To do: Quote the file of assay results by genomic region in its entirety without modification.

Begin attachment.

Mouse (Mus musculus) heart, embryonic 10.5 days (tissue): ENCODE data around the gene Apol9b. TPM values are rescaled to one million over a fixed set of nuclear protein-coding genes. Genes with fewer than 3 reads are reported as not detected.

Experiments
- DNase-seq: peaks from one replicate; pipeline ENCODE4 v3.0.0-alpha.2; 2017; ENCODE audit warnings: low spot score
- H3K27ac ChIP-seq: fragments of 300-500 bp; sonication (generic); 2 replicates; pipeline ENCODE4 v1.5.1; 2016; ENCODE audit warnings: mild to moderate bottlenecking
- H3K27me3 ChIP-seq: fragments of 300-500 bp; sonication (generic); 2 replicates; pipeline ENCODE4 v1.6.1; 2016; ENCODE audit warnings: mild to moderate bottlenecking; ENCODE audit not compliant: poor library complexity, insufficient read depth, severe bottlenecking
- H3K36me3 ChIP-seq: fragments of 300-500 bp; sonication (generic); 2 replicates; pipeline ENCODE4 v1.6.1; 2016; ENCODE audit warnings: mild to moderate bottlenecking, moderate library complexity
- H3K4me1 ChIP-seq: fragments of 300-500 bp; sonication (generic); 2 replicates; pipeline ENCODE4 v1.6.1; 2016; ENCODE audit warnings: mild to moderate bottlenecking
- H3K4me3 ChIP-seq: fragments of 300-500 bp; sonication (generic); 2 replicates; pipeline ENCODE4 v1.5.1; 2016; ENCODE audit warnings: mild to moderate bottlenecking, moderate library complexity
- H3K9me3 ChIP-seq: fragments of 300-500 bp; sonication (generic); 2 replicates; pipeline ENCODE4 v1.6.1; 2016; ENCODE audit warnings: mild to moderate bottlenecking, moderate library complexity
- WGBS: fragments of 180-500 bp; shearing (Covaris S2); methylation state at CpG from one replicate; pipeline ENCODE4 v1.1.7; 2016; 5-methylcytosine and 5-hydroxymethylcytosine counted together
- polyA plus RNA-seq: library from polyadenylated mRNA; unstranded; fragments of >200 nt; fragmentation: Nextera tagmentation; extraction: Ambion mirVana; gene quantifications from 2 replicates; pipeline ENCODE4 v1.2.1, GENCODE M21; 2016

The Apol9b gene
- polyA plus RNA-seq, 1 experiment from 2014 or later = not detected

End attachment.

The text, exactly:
Mouse (Mus musculus) heart, embryonic 10.5 days (tissue): ENCODE data around the gene Apol9b. TPM values are rescaled to one million over a fixed set of nuclear protein-coding genes. Genes with fewer than 3 reads are reported as not detected.

Experiments
- DNase-seq: peaks from one replicate; pipeline ENCODE4 v3.0.0-alpha.2; 2017; ENCODE audit warnings: low spot score
- H3K27ac ChIP-seq: fragments of 300-500 bp; sonication (generic); 2 replicates; pipeline ENCODE4 v1.5.1; 2016; ENCODE audit warnings: mild to moderate bottlenecking
- H3K27me3 ChIP-seq: fragments of 300-500 bp; sonication (generic); 2 replicates; pipeline ENCODE4 v1.6.1; 2016; ENCODE audit warnings: mild to moderate bottlenecking; ENCODE audit not compliant: poor library complexity, insufficient read depth, severe bottlenecking
- H3K36me3 ChIP-seq: fragments of 300-500 bp; sonication (generic); 2 replicates; pipeline ENCODE4 v1.6.1; 2016; ENCODE audit warnings: mild to moderate bottlenecking, moderate library complexity
- H3K4me1 ChIP-seq: fragments of 300-500 bp; sonication (generic); 2 replicates; pipeline ENCODE4 v1.6.1; 2016; ENCODE audit warnings: mild to moderate bottlenecking
- H3K4me3 ChIP-seq: fragments of 300-500 bp; sonication (generic); 2 replicates; pipeline ENCODE4 v1.5.1; 2016; ENCODE audit warnings: mild to moderate bottlenecking, moderate library complexity
- H3K9me3 ChIP-seq: fragments of 300-500 bp; sonication (generic); 2 replicates; pipeline ENCODE4 v1.6.1; 2016; ENCODE audit warnings: mild to moderate bottlenecking, moderate library complexity
- WGBS: fragments of 180-500 bp; shearing (Covaris S2); methylation state at CpG from one replicate; pipeline ENCODE4 v1.1.7; 2016; 5-methylcytosine and 5-hydroxymethylcytosine counted together
- polyA plus RNA-seq: library from polyadenylated mRNA; unstranded; fragments of >200 nt; fragmentation: Nextera tagmentation; extraction: Ambion mirVana; gene quantifications from 2 replicates; pipeline ENCODE4 v1.2.1, GENCODE M21; 2016

The Apol9b gene
- polyA plus RNA-seq, 1 experiment from 2014 or later = not detected